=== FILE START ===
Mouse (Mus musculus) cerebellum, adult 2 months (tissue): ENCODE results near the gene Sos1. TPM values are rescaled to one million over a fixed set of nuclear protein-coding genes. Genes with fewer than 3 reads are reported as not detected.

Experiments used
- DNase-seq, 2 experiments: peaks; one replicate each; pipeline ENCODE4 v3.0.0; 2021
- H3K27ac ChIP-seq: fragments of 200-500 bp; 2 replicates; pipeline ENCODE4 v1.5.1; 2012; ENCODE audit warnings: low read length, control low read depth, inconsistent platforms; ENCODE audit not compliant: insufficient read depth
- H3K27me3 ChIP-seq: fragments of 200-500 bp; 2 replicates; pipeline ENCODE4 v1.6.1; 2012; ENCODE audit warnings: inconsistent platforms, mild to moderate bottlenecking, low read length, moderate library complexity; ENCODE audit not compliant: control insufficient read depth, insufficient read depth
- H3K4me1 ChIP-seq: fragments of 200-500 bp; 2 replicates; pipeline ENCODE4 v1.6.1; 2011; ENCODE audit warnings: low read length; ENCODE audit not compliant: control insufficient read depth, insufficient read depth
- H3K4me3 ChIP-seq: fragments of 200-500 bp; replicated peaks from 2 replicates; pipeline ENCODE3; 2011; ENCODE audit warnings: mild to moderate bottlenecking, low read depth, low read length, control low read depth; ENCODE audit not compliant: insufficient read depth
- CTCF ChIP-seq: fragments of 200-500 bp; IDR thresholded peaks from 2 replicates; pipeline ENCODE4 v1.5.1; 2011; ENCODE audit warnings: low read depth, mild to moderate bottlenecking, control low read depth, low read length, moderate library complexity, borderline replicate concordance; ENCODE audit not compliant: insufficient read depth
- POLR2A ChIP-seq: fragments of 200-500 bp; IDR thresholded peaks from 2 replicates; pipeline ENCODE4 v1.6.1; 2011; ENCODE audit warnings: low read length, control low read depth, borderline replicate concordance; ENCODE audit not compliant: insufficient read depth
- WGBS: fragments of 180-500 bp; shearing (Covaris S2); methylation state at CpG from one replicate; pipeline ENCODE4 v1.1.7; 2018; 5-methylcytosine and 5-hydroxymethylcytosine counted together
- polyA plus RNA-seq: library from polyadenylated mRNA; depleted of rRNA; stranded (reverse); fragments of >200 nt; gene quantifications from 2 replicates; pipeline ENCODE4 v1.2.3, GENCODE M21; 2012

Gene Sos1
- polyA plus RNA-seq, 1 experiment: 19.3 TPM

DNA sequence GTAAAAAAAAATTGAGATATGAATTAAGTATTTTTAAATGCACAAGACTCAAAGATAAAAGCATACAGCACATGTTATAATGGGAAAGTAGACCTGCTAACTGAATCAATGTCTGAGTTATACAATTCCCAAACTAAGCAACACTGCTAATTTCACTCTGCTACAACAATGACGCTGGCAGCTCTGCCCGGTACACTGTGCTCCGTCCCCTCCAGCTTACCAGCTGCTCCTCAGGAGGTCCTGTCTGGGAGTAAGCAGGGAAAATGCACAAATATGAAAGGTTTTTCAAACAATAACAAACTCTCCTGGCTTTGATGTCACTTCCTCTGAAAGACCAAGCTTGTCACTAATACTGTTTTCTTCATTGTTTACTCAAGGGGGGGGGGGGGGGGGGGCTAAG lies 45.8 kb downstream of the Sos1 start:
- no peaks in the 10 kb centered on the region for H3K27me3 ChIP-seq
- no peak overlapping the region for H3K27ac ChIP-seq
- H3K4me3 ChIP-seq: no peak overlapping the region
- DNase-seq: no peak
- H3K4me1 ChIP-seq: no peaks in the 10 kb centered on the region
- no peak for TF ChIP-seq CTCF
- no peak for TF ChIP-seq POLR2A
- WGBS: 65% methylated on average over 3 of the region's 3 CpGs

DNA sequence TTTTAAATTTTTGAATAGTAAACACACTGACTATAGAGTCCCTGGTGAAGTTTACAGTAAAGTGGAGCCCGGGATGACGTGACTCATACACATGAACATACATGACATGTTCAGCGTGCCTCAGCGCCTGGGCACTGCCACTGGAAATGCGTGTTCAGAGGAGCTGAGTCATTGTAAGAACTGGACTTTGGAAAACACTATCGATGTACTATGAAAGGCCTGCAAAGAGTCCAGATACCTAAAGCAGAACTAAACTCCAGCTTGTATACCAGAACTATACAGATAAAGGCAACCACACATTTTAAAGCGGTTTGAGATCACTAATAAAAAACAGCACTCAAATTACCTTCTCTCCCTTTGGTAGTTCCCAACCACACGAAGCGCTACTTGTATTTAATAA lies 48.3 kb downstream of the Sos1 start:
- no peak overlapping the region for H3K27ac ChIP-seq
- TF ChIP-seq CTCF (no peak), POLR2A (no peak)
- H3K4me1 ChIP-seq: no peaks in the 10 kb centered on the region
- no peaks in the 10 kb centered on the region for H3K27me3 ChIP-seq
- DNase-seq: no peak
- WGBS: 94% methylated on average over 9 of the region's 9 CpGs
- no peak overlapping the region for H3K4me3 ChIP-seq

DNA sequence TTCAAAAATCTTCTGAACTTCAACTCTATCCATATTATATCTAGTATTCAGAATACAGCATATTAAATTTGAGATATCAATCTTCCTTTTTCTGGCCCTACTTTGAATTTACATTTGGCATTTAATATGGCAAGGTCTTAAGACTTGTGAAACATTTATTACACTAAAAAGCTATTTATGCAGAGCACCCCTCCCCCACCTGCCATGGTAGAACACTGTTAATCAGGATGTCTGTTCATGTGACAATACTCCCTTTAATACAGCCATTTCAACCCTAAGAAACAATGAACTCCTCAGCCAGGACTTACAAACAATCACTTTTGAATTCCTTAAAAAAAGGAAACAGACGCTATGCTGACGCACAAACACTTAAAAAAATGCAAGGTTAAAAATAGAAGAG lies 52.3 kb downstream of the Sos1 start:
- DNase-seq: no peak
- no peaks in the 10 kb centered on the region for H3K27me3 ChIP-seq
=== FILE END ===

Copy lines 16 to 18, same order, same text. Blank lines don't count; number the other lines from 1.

- no peak overlapping the region for H3K27ac ChIP-seq
- H3K4me3 ChIP-seq: no peak overlapping the region
- DNase-seq: no peak